Reduced cingulate gyrus volume associated with enhanced cortisol awakening response in young healthy adults reporting childhood trauma.

Lu S, Gao W, Wei Z, Wu W, Liao M, Ding Y, Zhang Z, Li L - PLoS ONE (2013)

Region of different gray matter volume between individuals with and without childhood trauma.Decreased gray matter volume was detected in the right middle cingulate gyrus (Brodman area 24, x = 6, y = −6, z = 39, cluster size  = 303, z score  = 4.25, puncorrected<0.001, pFDR corrected  = 0.047,) in subjects with childhood trauma. The right middle cingulate gyrus is shown in blue.
© Copyright Policy
Related In: Results  -  Collection

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getmorefigures.php?uid=PMC3722240&req=5

pone-0069350-g002: Region of different gray matter volume between individuals with and without childhood trauma.Decreased gray matter volume was detected in the right middle cingulate gyrus (Brodman area 24, x = 6, y = −6, z = 39, cluster size  = 303, z score  = 4.25, puncorrected<0.001, pFDR corrected  = 0.047,) in subjects with childhood trauma. The right middle cingulate gyrus is shown in blue.
Mentions: As compared with subjects without childhood trauma, individuals with adverse experiences in childhood showed significant volume reduction in the right middle cingulate gyrus (see Figure2). However, no region with significantly increased volume in traumatic subjects was observed.

Bottom Line: Moreover, a significant association was observed between salivary cortisol secretions after awaking and the right middle cingulate gyrus volume reduction in subjects with childhood trauma.The present research outcomes suggest that childhood trauma is associated with hyperactivity of the HPA axis and decreased gray matter volume in the right middle cingulate gyrus, which may represent the vulnerability for developing psychosis after childhood trauma experiences.In addition, this study demonstrates that gray matter loss in the cingulate gyrus is related to increased cortisol levels.

View Article: PubMed Central - PubMed

Affiliation: Mental Health Institute, The Second Xiangya Hospital, Key Laboratory of Psychiatry and Mental Health of Hunan Province, Central South University, Changsha, Hunan, China.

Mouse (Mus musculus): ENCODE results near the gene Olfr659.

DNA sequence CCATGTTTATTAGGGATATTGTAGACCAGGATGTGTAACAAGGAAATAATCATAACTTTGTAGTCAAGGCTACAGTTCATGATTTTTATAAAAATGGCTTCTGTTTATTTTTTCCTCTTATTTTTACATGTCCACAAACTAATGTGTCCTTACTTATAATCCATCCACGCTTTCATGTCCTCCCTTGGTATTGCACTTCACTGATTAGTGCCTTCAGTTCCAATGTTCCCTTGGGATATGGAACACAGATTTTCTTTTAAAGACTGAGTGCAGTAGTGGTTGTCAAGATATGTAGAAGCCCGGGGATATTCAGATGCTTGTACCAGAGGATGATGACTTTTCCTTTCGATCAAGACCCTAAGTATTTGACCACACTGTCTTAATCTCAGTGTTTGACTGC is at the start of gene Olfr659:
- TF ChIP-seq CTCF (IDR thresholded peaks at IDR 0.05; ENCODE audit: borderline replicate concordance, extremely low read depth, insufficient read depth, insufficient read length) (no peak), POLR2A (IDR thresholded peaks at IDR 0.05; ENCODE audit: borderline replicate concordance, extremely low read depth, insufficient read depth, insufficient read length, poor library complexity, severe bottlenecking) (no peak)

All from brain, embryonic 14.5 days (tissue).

ABSTRACT

Background: Preclinical studies have demonstrated the relationship between stress-induced increased cortisol levels and atrophy of specific brain regions, however, this association has been less revealed in clinical samples. The aim of the present study was to investigate the changes and associations of the hypothalamic-pituitary-adrenal (HPA) axis activity and gray matter volumes in young healthy adults with self-reported childhood trauma exposures.

Methods: Twenty four healthy adults with childhood trauma and 24 age- and gender-matched individuals without childhood trauma were recruited. Each participant collected salivary samples in the morning at four time points: immediately upon awakening, 30, 45, and 60 min after awakening for the assessment of cortisol awakening response (CAR). The 3D T1-weighted magnetic resonance imaging data were obtained on a Philips 3.0 Tesla scanner. Voxel-based morphometry analyses were conducted to compare the gray matter volume between two groups. Correlations of gray matter volume changes with severity of childhood trauma and CAR data were further analyzed.

Results: Adults with self-reported childhood trauma showed an enhanced CAR and decreased gray matter volume in the right middle cingulate gyrus. Moreover, a significant association was observed between salivary cortisol secretions after awaking and the right middle cingulate gyrus volume reduction in subjects with childhood trauma.

Conclusions: The present research outcomes suggest that childhood trauma is associated with hyperactivity of the HPA axis and decreased gray matter volume in the right middle cingulate gyrus, which may represent the vulnerability for developing psychosis after childhood trauma experiences. In addition, this study demonstrates that gray matter loss in the cingulate gyrus is related to increased cortisol levels.

Show MeSH
Related in: MedlinePlus